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Silver Star awarded to family at West Haven school event (Courtesy of Standard-Examiner)

JaNAE FRANCIS, Standard-Examiner staff

(BETH SCHLANKER/Standard-Examiner) Jase Spargur, 6, wipes away a tear as he sits with his mom, Lindsey, and his maternal grandfather, retired Air Force Chief Master Sgt. David Spargur, during a ceremony to award his late father with the Silver Star.

WEST HAVEN, Utah --April 30, 2009

A 6-year-old Plain City boy was skipping out of the lunchroom Wednesday at Kanesville Elementary School after an assembly to honor him.

When family members told him he needed him to go back to talk with top military brass and television reporters, Jase Spargur said, "Oh, darn, I have to miss school."

Moments earlier, all Jase's fellow students had skipped class to see him be called a hero by the highest-ranking member of the Utah National Guard.

"We're all in the presence this morning of a pretty remarkable young man," Maj. Gen. Brian Tarbet, adjutant general of the Utah National Guard, told the assembled students.

Tarbet awarded Jase his father's posthumously received Silver Star Medal -- the third-highest military recognition given in the United States.

Jase's father, Army 1st Lt. Jonathan P. Brostrom, 24, of Hawaii, was killed July 13 in Afghanistan.

The active-duty soldier -- assigned to the 503rd Infantry Regiment (Airborne), 173rd Airborne Brigade Combat Team, based in Vicenza, Italy -- died returning to a firefight trying to save his fellow soldiers.

In an interview, Tarbet said it is his honor to do these types of ceremonies.

"These families are the unsung heroes. Uniformed people get the recognition. These families don't," he said.

"I have seen them struggle and go through so much."

Tarbet commended the community and military personnel for helping Jase adjust to life without his dad.

"He's going to do just fine, and he's got big shoes to fill," he said.

Arrangements for the public ceremony were made by Utah National Guard Maj. Alexander Faletti, of the 141st Military Intelligence Battalion.

Faletti thought it important to recognize Jase's sacrifice before his peers.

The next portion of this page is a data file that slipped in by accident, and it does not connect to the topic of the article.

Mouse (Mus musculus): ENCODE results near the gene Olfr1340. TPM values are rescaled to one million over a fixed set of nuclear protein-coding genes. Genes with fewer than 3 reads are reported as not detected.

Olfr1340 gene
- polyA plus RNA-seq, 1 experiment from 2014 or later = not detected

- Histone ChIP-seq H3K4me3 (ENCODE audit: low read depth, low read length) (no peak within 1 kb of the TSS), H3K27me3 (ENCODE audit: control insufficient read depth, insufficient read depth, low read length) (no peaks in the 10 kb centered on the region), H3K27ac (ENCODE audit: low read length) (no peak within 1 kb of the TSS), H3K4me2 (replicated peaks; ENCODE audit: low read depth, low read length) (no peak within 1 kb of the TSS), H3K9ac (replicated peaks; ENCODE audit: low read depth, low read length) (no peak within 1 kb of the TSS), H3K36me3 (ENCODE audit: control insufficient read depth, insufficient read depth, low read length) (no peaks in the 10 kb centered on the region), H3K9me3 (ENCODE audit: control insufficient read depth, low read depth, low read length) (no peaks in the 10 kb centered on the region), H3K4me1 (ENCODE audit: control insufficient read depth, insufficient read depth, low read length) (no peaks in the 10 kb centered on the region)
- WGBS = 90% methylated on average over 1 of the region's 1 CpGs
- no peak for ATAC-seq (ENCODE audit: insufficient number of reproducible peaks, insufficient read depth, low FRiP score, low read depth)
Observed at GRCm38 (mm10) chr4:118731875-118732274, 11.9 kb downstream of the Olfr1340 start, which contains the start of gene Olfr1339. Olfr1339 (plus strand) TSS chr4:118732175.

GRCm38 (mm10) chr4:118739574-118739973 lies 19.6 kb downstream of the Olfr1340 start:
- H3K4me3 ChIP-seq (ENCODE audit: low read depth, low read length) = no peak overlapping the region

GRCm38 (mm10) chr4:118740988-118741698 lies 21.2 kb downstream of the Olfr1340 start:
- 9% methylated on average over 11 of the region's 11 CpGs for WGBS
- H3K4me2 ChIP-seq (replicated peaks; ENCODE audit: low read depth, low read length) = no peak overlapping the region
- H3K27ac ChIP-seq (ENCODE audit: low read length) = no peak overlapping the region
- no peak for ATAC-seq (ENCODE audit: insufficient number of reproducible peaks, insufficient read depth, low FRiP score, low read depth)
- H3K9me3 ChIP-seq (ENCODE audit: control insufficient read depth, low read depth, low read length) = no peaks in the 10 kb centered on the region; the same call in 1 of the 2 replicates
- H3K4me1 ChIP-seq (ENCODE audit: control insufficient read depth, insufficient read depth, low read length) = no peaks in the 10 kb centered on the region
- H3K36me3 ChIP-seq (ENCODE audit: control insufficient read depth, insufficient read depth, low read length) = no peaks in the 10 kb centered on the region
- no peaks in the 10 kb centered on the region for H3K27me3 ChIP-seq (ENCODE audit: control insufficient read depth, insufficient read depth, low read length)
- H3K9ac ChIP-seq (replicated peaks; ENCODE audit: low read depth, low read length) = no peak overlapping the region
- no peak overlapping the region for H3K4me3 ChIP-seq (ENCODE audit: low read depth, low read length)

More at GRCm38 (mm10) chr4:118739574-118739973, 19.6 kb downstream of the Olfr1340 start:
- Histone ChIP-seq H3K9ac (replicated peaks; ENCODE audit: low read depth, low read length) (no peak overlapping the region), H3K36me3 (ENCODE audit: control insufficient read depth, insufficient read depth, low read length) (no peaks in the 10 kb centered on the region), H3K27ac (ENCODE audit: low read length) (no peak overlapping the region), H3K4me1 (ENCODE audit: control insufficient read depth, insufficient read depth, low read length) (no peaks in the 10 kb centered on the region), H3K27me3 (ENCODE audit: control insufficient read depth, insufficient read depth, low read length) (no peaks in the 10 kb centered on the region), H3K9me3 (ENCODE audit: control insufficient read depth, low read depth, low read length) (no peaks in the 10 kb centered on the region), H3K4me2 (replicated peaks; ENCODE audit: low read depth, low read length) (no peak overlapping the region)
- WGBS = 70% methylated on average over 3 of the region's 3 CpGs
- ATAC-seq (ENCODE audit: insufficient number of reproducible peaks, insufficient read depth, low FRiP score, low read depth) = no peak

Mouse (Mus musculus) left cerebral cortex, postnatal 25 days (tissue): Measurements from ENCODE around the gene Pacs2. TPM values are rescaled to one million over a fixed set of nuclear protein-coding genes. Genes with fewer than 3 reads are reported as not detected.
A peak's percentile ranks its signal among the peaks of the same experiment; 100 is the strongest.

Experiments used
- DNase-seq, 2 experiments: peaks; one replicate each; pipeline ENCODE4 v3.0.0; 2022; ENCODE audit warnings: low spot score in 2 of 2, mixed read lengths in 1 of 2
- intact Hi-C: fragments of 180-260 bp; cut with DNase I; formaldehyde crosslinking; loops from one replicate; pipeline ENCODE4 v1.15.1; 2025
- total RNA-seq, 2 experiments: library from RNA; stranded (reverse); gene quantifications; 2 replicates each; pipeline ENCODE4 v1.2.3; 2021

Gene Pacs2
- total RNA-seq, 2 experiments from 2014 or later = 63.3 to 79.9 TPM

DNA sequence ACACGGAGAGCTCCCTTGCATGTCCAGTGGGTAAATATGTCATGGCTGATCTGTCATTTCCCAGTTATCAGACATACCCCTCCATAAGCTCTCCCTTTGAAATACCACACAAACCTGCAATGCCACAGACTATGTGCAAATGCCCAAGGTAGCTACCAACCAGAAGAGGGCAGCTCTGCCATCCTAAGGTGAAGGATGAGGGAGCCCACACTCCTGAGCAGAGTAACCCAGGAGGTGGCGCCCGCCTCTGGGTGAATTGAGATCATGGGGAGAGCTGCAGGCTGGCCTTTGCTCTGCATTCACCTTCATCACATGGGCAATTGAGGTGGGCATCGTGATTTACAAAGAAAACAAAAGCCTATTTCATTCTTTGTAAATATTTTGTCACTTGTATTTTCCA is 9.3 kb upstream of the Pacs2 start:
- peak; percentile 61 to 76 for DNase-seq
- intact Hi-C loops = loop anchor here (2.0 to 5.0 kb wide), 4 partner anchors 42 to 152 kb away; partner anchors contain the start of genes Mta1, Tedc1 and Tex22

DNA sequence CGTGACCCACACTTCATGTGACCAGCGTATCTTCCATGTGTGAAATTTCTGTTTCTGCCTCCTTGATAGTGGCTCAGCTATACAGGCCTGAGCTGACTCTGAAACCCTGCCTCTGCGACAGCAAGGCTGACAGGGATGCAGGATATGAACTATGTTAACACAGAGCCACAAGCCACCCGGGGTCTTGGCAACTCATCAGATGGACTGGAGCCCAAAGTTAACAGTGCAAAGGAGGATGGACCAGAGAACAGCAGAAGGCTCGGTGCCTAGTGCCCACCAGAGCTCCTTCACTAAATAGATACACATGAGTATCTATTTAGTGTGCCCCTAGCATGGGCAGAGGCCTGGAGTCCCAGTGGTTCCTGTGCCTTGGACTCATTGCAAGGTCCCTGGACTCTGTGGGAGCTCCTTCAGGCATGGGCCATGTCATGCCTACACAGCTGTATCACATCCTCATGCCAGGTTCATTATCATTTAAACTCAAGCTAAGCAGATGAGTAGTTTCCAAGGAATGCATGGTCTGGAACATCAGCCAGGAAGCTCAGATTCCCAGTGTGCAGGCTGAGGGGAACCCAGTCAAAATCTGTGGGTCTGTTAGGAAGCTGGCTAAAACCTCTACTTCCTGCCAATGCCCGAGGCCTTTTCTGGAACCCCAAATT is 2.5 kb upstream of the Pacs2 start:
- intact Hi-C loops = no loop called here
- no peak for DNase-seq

"I have six kids of my own under 10, and I think it's appropriate for children of this age to understand the back side of the war," Faletti said.

Jase's teacher, Sherlene Brenchley, said the public ceremony and notoriety her student was receiving is "very, very" good for him, noting the toll his father's death has had on her student.

"He's been in charge of telling things at show and tell about it, kind of helping them understand what he's going through," she said.

Jase's mother, Lindsey Spargur, said Faletti had gone "above and beyond" his duty to help her and her son since she learned of Brostrom's death.

She said she was given the choice of a public or private ceremony and chose the school event.

"What I said from day one, I hope people remember Jon," she said.

Tarbet told students about more than six decades of military service by Jase's family.

Lindsey Spargur served in the University of Hawaii ROTC with her son's father.

Her sister, DeAnne Allshouse, of Roy, served in the Air Force for eight years. Allshouse's husband, Jim, is an active-duty member of the Air Force and has served for 15 years.

Spargur's father, retired Air Force Chief Master Sgt. David Spargur, served for 30 years. Jase's other grandfather, retired Army Col. David Brostrom, also served for 30 years.

"This is a remarkable family," Tarbet said.

"They have given much to this country, and last July, they gave even more."

Courtesy of standard.net/live.

Please visit www.standard.net/live for more news.

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